Parenthood is the ultimate tear-jerker family drama (no offense, This Is Us) and it proved why in the series finale, which saw the end of the Braverman family patriarch Zeek (Craig T. Nelson). After witnessing the milestone moments of his daughter Sarah's (Lauren Graham) wedding and welcoming his granddaughter Amber (Mae Whitman) and her son into his home to live, Zeek's wife Camille (Bonnie Bedelia) found he had passed away in his sleep, napping in his favorite chair. Although Craig T. Nelson wishes the finale had left Zeek alive, leave it to Parenthood to deliver one last gut punch in the final moments. - Sadie Gennis
NYPD Blue fans knew that Jimmy Smits was leaving the ABC drama in 1998, but the way his character, Bobby Simone, was written out of the show ensured that this telegraphed departure was still absolutely soul-crushing. When Simone underwent a heart transplant to treat an already diagnosed condition, he developed a brain infection that left few treatment options. The grounded reality of the situation, along with the ripping political statement on the U.S. healthcare system, led to an emotional hour that viewers are still remembering decades later. - Sadie Gennis
The death of Curtis Lemansky (Kenny Johnson) in The Shield was exceptionally sad because it was at the hands of his former friend on the Strike Team, Shane (Walton Goggins). Fearing that Lem would turn himself into the authorities and implicate them all for their crimes, Shane used a stolen grenade to kill Lem, and, as he watched him die, Shane's overwhelming sense of remorse set in very quickly. The scene of Shane breaking down as his friend faded was upsetting, to say the least. - Kaitlin Thomas
Sweet and reserved witch Tara (Amber Benson) found her voice as she fought for the honesty she deserved in her relationship with Willow (Alyson Hannigan) on Buffy the Vampire Slayer, which broke major ground for lesbian representation on TV. But shortly after she and Willow reconciled, Tara was killed by a stray bullet: a shocking, senseless death that outraged fans and pushed Willow down a path so dark she tried to end the world. - Kelly Connolly
Fred (Amy Acker) may be the most tragic figure of any Joss Whedon show, which is saying a lot. After being rescued from the hell dimension where she spent years enslaved by demons, Fred regained her independence over her time on the Buffy spin-off, becoming the beating heart of Angel Investigations. That's why it was so devastating when the demon Illyria not only killed Fred and possessed her body, but destroyed Fred's soul in the process, denying her a well-earned eternity of peace. Illyria continuing to reside in Fred's body after she died was then a constant reminder of this loss, and proof of just how brutal Whedon can be. - Sadie Gennis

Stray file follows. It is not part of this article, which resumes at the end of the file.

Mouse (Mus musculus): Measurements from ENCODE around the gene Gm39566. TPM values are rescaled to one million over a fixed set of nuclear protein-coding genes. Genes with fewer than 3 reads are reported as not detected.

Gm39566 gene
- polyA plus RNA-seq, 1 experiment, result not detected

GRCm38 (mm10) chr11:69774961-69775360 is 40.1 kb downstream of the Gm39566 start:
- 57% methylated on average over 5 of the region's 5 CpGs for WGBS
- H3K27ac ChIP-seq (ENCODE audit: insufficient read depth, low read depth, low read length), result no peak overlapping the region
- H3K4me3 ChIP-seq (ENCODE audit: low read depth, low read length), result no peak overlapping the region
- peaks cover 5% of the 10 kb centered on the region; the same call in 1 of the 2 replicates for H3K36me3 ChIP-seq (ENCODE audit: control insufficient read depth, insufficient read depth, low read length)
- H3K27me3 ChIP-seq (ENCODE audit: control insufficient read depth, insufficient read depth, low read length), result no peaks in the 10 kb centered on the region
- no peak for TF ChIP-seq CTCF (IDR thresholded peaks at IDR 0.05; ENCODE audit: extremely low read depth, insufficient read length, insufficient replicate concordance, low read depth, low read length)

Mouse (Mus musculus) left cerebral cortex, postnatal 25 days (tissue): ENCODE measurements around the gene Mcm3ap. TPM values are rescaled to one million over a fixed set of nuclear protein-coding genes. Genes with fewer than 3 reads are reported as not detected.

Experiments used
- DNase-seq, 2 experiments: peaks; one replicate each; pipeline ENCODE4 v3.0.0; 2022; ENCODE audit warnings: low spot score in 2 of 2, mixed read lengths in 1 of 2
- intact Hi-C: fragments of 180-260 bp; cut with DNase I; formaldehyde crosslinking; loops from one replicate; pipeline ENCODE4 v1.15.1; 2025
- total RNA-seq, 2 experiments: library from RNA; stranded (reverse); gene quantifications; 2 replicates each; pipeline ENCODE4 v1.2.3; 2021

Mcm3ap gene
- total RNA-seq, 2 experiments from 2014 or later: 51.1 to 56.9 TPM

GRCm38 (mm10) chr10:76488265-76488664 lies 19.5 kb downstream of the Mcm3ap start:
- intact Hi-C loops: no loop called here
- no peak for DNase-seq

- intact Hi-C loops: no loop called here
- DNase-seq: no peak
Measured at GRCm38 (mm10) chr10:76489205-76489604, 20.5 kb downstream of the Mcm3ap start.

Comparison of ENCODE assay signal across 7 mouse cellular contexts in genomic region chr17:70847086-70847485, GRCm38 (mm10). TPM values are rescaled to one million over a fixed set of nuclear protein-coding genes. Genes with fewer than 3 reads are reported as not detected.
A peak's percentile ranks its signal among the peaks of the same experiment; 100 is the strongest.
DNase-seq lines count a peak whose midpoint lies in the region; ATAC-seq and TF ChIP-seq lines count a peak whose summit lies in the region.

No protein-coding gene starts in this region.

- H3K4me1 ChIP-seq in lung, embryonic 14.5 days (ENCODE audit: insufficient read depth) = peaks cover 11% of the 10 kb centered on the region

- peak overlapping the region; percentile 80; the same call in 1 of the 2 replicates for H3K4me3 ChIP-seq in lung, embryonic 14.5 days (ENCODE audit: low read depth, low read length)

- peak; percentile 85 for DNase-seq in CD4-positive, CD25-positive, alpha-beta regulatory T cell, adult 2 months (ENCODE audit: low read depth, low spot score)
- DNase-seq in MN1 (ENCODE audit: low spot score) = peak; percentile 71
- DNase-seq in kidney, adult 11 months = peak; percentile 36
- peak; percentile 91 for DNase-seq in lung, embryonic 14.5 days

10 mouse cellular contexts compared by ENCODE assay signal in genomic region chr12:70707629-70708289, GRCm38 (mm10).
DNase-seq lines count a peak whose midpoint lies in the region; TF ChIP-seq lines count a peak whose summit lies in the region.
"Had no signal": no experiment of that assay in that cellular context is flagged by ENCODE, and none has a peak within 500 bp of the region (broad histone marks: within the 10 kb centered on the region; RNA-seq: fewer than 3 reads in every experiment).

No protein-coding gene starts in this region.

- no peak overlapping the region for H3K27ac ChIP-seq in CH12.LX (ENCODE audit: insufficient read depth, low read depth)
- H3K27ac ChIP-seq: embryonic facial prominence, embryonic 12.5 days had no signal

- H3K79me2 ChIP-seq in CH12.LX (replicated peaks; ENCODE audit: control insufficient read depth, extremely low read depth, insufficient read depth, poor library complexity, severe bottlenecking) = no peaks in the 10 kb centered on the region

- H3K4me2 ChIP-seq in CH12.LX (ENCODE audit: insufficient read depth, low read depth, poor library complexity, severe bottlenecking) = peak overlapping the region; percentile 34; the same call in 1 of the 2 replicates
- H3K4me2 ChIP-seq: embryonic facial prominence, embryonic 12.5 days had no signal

After finally getting discharged from the Army in M*A*S*H's third season, Blake's (McLean Stevenson) transport plane was shot down over the Sea of Japan. Although the actor's departure from the show had been announced, no one expected it to be so permanent. The show always had a knack for balancing laughs with serious reflections on war, but Col. Blake's death marked a serious turning point. Rarely on TV had a major character been killed off in such tragic fashion. In fact, producers kept Blake's death secret from the cast and crew until the final scene, during which Radar came into the O.R. to tell everyone the sad news, and so the actors's shocked and sad reactions were all completely genuine.
Game of Thrones' final season was a bloodbath. First, little Ned Umber (Harry Grasby) got strung up by the Night King in particularly gory fashion, but then the Battle of Winterfell -- what we could see of it, at least -- cost the lives of Edd (Ben Crompton), Lyanna Mormont (Bella Ramsey), Beric Dondarrion (Richard Dormer), Theon Greyjoy (Alfie Allen), and Jorah Mormont (Iain Glen) before the Night King was finally defeated. Melisandre (Carice Van Houten) sacrificed herself to the wind, and fans then watched Rhaegal and Missandei (Nathalie Emmanuel) get ambushed, while Lord Varys' (Conleth Hill) betrayal of his queen was soon met with fire.
Sandor Clegane, aka The Hound (Rory McCann), finally had his fatal faceoff with his brother Gregor, aka The Mountain (Hafþór Júlíus Björnsson), after Qyburn (Anton Lesser) was unceremoniously disposed of. And while Jaime Lannister (Nikolaj Coster-Waldau) managed to kill Euron Greyjoy (Pilou Asbæk), he still found himself trapped with Cersei (Lena Headey) in the crumbling cellar of their castle. In the end, Daenerys Targaryen (Emilia Clarke) had so fully embraced being the Mad Queen that Jon Snow (Kit Harington) had no choice but to assassinate her before she could begin burning down the rest of Westeros. Of them all, the death of Daenerys Targaryen, both in body and in spirit, was the most gutting. - Amanda Bell
Riverdale fans said goodbye to the show's sturdiest parental figure, Fred Andrews (Luke Perry), following the actor's real-life death from a stroke. After the show returned from its summer hiatus, it was revealed that Fred had died in a hit-and-run accident after attempting to save the life of a woman (played by Perry's former Beverly Hills, 90210 co-star Shannen Doherty). It was a tough development to take, both on and off screen. - Amanda Bell